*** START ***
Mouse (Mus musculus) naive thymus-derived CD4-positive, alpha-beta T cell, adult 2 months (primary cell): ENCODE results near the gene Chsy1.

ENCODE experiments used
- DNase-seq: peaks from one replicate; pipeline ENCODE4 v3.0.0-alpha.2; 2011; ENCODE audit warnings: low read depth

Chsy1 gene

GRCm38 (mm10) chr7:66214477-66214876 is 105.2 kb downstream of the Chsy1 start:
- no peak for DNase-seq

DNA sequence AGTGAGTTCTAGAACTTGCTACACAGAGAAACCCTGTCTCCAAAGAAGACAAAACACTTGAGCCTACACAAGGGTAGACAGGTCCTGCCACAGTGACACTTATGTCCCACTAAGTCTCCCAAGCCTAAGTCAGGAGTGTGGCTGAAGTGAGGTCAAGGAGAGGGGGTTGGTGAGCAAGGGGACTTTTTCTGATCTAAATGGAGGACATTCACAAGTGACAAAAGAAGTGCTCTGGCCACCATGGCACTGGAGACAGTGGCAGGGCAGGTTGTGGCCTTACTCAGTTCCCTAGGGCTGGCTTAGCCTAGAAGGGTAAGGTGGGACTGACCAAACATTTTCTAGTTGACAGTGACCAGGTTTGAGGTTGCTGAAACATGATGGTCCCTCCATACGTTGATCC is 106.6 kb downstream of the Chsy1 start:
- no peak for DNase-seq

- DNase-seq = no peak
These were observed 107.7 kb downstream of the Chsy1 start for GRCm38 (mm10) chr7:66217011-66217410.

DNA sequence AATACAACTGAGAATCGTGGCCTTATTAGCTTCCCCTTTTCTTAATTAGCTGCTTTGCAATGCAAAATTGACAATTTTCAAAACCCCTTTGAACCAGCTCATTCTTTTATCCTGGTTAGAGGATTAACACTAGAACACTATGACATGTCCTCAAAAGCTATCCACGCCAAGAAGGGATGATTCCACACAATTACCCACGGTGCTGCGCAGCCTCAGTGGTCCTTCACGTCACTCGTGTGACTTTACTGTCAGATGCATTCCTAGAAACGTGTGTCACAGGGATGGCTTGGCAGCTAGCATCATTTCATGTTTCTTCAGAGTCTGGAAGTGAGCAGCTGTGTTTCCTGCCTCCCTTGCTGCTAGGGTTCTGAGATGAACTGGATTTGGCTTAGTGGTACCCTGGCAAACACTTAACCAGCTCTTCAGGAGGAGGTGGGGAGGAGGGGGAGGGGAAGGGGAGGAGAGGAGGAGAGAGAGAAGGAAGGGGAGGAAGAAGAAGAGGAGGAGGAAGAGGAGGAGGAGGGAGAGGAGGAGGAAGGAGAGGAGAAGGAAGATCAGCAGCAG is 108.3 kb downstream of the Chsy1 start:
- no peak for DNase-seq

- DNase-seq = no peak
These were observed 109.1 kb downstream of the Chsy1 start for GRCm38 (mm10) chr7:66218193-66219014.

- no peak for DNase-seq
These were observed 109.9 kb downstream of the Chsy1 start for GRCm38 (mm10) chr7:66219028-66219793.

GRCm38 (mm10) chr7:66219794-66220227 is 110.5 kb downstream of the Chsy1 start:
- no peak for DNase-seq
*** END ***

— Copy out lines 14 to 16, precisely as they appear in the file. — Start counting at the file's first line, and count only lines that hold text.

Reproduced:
These were observed 109.1 kb downstream of the Chsy1 start for GRCm38 (mm10) chr7:66218193-66219014.

- no peak for DNase-seq
These were observed 109.9 kb downstream of the Chsy1 start for GRCm38 (mm10) chr7:66219028-66219793.